Everyone was ready around the table when Meg arrived just before 10.30. We waited for the others to leave and shut the door. We moved so we could see each other.
We talked about Communication.
We looked at a picture of two women talking – Communication is about understanding and getting your message across.
We talked about the different ways of communicating – We found 5 ways:
• Signing (“Sign of the week” was “boat” so we used that.)
• Choosing and pressing a button on the Tech Talk (a speech generating device)
We all had a go doing each one.
We know that not everyone speaks, but everyone communicates – and everyone has the right to communicate.
Meg left pictures and a folder for each of us. She left more information and the Tech Talker so Kharlie can practise with us until Meg comes again.
So ends a typical meeting of the Communication Access Group at Distinctive Options with the Southern Loddon Mallee Regional Communication Service.
What is the Communication Access Group?
The Communication Access Group is a group of four young women in Bendigo.
The group started meeting in January, 2018. They are supported by Kharlie, a Communication Coordinator, trained by the Southern Loddon Mallee Regional Communication Service [see the 21.6.18 blog]. Kharlie works at Community Connect, Distinctive Options. Meg is the Southern Loddon Mallee Regional Communication Service speech pathologist who comes to the group each month.
How did the Communication Access Group happen?
Last year Distinctive Options partnered with the Regional Communication Service to join the local Communication Coordinators Network.
A Distinctive Options disability support worker was trained by Southern Loddon Mallee Regional Communication Service to be a Communication Coordinator. Communication Coordinators have advanced communication support skills.
The partnership between the Regional Communication Service and Distinctive Options enabled more collaboration to start a communication access group.
The Regional Communication Service developed accessible consent forms for participants and parents to sign.
The manager at Bendigo Distinctive Options sent forms to 7 people and their families.
Four people agreed to participate. Two of them also consented to being photographed.
At the end of 2017, Distinctive Options asked the Regional Communication Service to train all staff. The training was in January. It focussed on effective communication support so everyone can participate.
Then the Communication Coordinator went on maternity leave! Luckily, there was time for a new Communication Coordinator to train. The Regional Communication Service held another Communication Coordinator course at the start of 2018.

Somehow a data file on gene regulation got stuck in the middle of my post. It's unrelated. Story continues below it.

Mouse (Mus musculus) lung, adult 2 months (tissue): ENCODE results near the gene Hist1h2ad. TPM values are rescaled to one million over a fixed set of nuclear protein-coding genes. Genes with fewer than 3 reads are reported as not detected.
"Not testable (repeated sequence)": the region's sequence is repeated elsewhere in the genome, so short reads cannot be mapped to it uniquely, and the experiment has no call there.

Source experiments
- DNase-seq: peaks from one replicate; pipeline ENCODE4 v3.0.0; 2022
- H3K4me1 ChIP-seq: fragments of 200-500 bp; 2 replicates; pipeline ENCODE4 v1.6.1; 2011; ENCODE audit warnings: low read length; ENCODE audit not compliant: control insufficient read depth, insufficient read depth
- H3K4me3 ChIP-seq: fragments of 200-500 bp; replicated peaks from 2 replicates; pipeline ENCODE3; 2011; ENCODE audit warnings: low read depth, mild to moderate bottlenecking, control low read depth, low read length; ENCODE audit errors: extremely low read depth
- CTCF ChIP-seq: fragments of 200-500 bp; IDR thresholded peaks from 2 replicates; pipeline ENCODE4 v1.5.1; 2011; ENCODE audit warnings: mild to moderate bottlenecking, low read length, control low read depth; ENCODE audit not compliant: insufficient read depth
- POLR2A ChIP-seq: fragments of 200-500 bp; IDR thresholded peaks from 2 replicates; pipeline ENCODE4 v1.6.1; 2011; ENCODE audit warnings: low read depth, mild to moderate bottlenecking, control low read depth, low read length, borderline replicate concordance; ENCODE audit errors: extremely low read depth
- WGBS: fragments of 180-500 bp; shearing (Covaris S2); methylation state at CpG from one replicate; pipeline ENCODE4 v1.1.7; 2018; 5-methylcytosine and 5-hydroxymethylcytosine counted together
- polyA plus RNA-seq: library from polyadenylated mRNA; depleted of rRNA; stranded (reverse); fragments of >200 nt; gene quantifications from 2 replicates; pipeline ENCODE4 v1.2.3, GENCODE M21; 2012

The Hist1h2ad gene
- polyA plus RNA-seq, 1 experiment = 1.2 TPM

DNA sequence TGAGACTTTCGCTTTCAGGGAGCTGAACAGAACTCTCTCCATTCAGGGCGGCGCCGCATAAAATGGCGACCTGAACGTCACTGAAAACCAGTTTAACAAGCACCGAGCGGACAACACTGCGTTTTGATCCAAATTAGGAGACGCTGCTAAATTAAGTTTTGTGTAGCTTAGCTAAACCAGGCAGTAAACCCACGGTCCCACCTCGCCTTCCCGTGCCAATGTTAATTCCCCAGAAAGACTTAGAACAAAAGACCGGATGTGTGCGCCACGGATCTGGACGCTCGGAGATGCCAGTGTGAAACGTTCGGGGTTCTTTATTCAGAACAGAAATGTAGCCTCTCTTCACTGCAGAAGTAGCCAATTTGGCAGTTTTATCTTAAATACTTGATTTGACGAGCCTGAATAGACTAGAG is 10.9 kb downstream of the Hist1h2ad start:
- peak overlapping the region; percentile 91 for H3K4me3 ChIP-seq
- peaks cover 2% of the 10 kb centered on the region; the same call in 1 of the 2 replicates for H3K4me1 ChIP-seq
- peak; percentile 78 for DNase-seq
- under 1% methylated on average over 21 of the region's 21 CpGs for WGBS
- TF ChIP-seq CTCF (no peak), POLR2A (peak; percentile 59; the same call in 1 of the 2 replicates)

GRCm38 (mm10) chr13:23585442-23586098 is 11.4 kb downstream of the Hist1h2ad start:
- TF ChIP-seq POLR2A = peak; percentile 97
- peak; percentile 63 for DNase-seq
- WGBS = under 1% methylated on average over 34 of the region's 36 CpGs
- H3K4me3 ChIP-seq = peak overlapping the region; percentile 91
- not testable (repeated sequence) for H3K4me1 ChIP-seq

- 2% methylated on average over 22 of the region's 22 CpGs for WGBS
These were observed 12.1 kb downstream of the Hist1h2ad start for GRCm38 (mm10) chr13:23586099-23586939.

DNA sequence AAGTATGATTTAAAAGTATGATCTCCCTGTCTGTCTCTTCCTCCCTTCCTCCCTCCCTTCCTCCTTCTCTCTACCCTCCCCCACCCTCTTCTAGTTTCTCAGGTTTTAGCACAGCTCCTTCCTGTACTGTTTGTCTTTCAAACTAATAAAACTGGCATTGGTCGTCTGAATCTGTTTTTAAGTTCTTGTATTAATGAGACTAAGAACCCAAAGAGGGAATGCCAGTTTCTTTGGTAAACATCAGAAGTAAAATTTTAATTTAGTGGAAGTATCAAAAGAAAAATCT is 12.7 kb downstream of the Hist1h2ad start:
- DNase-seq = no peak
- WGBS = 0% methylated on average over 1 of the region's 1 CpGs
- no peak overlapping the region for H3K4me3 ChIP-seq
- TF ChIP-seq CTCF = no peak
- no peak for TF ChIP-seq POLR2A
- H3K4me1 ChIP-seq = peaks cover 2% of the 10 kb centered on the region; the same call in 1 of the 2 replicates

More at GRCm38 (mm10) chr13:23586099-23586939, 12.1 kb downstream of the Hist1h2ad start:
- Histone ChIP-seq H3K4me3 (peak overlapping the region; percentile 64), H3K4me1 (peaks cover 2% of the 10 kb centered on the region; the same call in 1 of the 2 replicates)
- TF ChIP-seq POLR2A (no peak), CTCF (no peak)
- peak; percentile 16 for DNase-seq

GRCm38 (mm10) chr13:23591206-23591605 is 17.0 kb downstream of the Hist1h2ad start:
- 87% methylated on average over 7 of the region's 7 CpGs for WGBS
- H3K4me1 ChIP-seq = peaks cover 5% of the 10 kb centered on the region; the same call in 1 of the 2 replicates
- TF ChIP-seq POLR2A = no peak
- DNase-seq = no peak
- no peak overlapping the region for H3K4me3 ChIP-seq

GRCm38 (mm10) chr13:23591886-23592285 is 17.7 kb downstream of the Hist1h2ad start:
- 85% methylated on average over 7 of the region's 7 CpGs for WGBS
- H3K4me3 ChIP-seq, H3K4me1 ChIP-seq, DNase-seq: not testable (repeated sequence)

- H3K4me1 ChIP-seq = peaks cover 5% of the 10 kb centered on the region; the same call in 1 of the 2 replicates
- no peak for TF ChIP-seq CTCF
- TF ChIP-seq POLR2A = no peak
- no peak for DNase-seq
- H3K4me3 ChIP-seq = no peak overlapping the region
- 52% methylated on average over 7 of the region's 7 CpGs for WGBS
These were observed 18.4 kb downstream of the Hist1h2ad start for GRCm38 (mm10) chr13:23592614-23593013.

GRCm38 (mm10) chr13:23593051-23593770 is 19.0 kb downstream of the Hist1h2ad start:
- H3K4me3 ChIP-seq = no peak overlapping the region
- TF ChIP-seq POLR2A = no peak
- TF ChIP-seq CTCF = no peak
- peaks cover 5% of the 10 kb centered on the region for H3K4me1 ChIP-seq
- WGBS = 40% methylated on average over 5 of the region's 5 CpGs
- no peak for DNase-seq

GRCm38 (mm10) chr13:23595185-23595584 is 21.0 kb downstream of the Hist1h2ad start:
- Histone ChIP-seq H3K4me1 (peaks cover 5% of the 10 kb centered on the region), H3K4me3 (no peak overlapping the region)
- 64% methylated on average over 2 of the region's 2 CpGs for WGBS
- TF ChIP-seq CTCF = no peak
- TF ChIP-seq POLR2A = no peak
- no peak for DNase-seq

Staff rosters at both the Regional Communication Service and Distinctive Options meant that meetings had to be monthly. (Fortnightly would have been better.) The Communication Coordinator is there every week. She supports the group to review everything when the Regional Communication Service does not come.
What has happened so far?
January: We all met each other. The Regional Communication Service speech pathologist saw how well some people watched and listened, that some could read words, that one could sign very well, that most could understand speech most of the time, that some already knew about their right to do what everyone else can do. Everyone was keen to interact. Speech was not everyone’s most effective way to communicate, but that did not stop everyone communicating!
February: We talked about communication. (The February meeting was described at the start.)
March: We tried AAC (Augmentative and Alternative Communication) – low and high tech. We looked at the wheelchair access symbol and found out what it meant.
Later, everyone looked out for the symbol.
April: We found out what “access” means and looked at the Communication Access symbol.
May: We found that the Communication Access symbol and the wheelchair access symbol look different and show different kinds of access.
We looked at personal communication cards
June – Something extra:
The Regional Communication Service speech pathologist saw the Group was ready to use a communication board so they could prepare to have impact in the community. She looked at the research and consulted other speech pathologists at the Communication and Inclusion Resource Centre and chose the best items for the board. She made the boards using the [email protected]+ on the iPad.
Everyone needed to learn how to use the communication board, through modelling and practice.
The communication access meetings continued. But more meetings started (at a different time) so everyone could to learn to use the board. This time, the Regional Communication Service allied health assistant will come. For the first meeting, the Regional Communication Service speech pathologist and another Distinctive Options disability support worker came as well.
Eventually the communication board will have 40 pictures. Everyone got their own copy with 8 pictures to start with. The Regional Communication Service also gave the two Distinctive Options workers other resources, including a chart of the Key Word Signs (for words that will be on the communication board) and a training package about how to model AAC.
Group members are learning about communication access and rights together. The Communication Coordinator supports everyone to communicate in effective ways and in different places in the community. Everyone’s confidence and communication skills have grown. The group will work together for communication access in the community in the second half of 2018.